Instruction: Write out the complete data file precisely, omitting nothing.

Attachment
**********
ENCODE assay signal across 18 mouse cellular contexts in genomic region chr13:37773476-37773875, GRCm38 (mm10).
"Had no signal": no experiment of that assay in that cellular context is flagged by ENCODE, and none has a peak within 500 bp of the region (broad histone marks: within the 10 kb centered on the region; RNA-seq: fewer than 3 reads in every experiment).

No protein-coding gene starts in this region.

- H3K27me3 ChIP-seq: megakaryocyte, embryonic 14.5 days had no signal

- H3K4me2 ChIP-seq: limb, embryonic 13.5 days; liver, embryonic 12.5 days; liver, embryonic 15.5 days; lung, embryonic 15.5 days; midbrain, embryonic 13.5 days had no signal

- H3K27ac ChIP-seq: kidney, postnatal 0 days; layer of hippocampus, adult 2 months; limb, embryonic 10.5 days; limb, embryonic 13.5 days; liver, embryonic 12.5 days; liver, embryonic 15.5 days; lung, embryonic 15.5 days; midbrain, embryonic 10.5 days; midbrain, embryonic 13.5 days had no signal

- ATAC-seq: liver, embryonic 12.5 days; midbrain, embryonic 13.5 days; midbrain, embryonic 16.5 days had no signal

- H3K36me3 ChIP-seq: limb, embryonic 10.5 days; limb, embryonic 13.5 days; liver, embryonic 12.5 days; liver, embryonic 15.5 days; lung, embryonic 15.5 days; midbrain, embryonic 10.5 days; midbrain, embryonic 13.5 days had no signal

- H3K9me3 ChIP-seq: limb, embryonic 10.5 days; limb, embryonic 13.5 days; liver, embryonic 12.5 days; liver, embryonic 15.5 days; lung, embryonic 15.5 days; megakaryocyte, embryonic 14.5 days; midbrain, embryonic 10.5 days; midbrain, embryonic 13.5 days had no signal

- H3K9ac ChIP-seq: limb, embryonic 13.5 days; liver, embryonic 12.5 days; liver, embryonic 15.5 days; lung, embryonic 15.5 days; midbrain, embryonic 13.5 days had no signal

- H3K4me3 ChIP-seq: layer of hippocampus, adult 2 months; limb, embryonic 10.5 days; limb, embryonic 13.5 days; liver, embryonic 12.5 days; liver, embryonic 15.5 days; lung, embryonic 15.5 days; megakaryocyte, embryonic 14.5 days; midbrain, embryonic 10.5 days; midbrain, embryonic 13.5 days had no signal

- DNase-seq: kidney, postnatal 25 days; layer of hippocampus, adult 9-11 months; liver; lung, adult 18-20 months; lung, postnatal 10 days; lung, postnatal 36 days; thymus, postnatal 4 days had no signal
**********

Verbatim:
ENCODE assay signal across 18 mouse cellular contexts in genomic region chr13:37773476-37773875, GRCm38 (mm10).
"Had no signal": no experiment of that assay in that cellular context is flagged by ENCODE, and none has a peak within 500 bp of the region (broad histone marks: within the 10 kb centered on the region; RNA-seq: fewer than 3 reads in every experiment).

No protein-coding gene starts in this region.

- H3K27me3 ChIP-seq: megakaryocyte, embryonic 14.5 days had no signal

- H3K4me2 ChIP-seq: limb, embryonic 13.5 days; liver, embryonic 12.5 days; liver, embryonic 15.5 days; lung, embryonic 15.5 days; midbrain, embryonic 13.5 days had no signal

- H3K27ac ChIP-seq: kidney, postnatal 0 days; layer of hippocampus, adult 2 months; limb, embryonic 10.5 days; limb, embryonic 13.5 days; liver, embryonic 12.5 days; liver, embryonic 15.5 days; lung, embryonic 15.5 days; midbrain, embryonic 10.5 days; midbrain, embryonic 13.5 days had no signal

- ATAC-seq: liver, embryonic 12.5 days; midbrain, embryonic 13.5 days; midbrain, embryonic 16.5 days had no signal

- H3K36me3 ChIP-seq: limb, embryonic 10.5 days; limb, embryonic 13.5 days; liver, embryonic 12.5 days; liver, embryonic 15.5 days; lung, embryonic 15.5 days; midbrain, embryonic 10.5 days; midbrain, embryonic 13.5 days had no signal

- H3K9me3 ChIP-seq: limb, embryonic 10.5 days; limb, embryonic 13.5 days; liver, embryonic 12.5 days; liver, embryonic 15.5 days; lung, embryonic 15.5 days; megakaryocyte, embryonic 14.5 days; midbrain, embryonic 10.5 days; midbrain, embryonic 13.5 days had no signal

- H3K9ac ChIP-seq: limb, embryonic 13.5 days; liver, embryonic 12.5 days; liver, embryonic 15.5 days; lung, embryonic 15.5 days; midbrain, embryonic 13.5 days had no signal

- H3K4me3 ChIP-seq: layer of hippocampus, adult 2 months; limb, embryonic 10.5 days; limb, embryonic 13.5 days; liver, embryonic 12.5 days; liver, embryonic 15.5 days; lung, embryonic 15.5 days; megakaryocyte, embryonic 14.5 days; midbrain, embryonic 10.5 days; midbrain, embryonic 13.5 days had no signal

- DNase-seq: kidney, postnatal 25 days; layer of hippocampus, adult 9-11 months; liver; lung, adult 18-20 months; lung, postnatal 10 days; lung, postnatal 36 days; thymus, postnatal 4 days had no signal